She awoke each morning to the smell of the dew, heavy-laden across her lawn. And each morning, she would rise and warm some bread, thick with singular grains, paste it with butter, slaver it with jam, and then, make coffee.
Piping hot, the coffee would accompany her to the back porch, where the dew continued to press deep the grass and slowly soften as the sun pulled itself into the morning sky.
Then, bellyful, she would rise and walk across the grass, through the thin line of trees that stretched themselves as canopies over the river. And there, she would, with the fingernail of one hand, open the vein of her opposite wrist, and, holding her arm above the waters, she would boldly spill ink into the rich waters.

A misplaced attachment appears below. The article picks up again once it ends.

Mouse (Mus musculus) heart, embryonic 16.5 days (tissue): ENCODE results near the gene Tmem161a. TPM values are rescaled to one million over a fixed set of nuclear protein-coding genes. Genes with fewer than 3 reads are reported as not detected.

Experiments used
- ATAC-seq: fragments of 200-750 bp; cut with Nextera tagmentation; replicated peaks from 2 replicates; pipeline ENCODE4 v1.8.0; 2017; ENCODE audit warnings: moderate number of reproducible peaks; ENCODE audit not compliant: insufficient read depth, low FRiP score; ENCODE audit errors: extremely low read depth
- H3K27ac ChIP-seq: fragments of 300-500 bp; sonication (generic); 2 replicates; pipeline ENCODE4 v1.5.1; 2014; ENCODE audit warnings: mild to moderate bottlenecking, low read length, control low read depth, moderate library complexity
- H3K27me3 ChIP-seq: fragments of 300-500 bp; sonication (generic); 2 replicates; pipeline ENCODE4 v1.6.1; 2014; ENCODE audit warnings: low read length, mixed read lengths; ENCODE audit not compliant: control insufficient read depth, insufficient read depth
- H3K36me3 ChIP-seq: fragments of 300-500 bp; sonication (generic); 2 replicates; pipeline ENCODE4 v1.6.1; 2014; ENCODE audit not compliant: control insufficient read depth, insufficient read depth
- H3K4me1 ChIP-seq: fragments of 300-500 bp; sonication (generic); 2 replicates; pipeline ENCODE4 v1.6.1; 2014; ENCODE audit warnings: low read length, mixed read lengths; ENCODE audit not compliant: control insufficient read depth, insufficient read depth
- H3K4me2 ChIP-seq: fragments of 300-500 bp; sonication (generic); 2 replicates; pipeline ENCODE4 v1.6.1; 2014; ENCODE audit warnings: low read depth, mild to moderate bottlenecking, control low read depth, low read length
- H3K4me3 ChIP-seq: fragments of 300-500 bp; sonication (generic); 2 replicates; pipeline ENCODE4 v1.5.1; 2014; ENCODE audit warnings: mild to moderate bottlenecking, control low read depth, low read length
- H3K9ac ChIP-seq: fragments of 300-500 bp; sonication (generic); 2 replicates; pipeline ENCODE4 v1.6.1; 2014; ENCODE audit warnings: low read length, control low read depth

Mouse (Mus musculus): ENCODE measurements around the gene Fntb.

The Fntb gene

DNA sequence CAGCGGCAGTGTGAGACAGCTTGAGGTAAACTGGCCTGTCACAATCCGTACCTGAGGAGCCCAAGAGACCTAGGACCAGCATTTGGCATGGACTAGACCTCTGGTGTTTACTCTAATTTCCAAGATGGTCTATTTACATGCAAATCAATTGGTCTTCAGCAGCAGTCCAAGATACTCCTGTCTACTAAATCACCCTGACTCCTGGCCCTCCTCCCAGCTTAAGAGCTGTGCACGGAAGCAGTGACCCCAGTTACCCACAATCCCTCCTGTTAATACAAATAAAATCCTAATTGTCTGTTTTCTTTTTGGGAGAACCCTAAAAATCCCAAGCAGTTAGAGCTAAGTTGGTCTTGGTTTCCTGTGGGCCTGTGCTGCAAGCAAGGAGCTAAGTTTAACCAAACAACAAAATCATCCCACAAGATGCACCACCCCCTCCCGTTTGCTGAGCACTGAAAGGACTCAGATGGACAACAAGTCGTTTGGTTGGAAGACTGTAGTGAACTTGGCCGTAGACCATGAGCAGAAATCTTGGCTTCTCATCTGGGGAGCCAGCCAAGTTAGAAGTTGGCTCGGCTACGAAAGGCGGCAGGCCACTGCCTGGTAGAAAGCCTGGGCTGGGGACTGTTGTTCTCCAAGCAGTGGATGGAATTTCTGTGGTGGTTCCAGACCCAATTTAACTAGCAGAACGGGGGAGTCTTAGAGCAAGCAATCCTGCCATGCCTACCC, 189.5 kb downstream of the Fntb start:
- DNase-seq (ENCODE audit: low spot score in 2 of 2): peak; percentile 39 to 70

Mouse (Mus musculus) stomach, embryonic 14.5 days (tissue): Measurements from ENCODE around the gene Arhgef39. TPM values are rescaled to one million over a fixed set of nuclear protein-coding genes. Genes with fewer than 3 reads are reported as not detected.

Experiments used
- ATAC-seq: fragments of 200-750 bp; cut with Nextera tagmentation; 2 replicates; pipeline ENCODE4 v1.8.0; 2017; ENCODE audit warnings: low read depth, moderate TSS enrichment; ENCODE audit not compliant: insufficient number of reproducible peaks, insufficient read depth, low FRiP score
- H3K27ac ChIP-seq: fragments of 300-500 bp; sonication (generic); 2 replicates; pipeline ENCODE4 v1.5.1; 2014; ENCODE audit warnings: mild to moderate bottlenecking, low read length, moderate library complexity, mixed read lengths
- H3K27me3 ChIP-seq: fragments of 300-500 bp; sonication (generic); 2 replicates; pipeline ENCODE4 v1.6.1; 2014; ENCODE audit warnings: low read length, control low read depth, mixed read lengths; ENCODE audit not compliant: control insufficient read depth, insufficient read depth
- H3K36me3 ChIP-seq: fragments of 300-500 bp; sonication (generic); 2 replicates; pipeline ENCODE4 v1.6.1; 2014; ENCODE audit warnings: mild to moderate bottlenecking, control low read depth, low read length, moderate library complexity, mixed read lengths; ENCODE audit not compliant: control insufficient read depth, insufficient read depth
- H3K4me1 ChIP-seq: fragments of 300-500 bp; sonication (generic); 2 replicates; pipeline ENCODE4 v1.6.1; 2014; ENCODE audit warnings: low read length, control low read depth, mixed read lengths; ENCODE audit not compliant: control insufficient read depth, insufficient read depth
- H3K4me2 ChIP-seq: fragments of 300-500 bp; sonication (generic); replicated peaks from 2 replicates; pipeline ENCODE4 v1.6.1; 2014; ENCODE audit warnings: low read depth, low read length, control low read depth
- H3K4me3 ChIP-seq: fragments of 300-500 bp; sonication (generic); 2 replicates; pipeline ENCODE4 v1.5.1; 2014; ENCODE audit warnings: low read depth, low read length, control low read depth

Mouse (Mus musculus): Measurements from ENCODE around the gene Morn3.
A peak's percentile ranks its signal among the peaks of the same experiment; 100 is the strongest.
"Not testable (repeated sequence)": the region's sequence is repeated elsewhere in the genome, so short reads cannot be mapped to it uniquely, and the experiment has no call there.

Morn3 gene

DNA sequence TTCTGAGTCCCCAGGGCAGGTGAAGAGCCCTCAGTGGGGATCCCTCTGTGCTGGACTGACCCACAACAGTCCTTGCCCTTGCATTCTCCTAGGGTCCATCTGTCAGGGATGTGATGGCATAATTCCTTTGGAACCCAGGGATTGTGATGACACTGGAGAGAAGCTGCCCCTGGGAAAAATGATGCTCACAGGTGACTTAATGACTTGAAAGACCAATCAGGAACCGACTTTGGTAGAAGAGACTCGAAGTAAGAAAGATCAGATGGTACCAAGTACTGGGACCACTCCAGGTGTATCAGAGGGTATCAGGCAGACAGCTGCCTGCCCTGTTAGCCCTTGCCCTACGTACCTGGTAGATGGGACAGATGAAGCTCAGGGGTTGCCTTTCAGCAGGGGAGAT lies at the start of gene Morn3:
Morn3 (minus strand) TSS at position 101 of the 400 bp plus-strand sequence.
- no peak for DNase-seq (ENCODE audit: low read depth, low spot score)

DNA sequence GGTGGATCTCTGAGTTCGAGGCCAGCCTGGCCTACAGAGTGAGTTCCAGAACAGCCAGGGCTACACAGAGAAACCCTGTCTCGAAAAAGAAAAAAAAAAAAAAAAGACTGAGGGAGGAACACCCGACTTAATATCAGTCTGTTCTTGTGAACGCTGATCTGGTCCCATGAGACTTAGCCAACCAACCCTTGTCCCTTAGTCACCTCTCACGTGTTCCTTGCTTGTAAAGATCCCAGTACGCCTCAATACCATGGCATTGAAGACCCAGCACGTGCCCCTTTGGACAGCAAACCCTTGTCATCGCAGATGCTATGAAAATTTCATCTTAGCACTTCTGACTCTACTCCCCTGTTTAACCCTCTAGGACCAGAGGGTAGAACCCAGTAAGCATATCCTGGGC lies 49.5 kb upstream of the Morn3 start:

She would stand for long minutes, watching the ink float with the current downstream, long past where the river stretched out of sight, and she would imagine those in the village far below, and those on the coast far beyond, who would drink of these ink-rich waters, and so too be filled.
She was The Poet. After giving what she had to give for that day, she closed up the flesh across the wrist by pressing it closed with the other hand, and she would then turn and walk back toward the house.
It was lunchtime, and she was famished!
(Inspired by a tweet from Mad Queen Storm)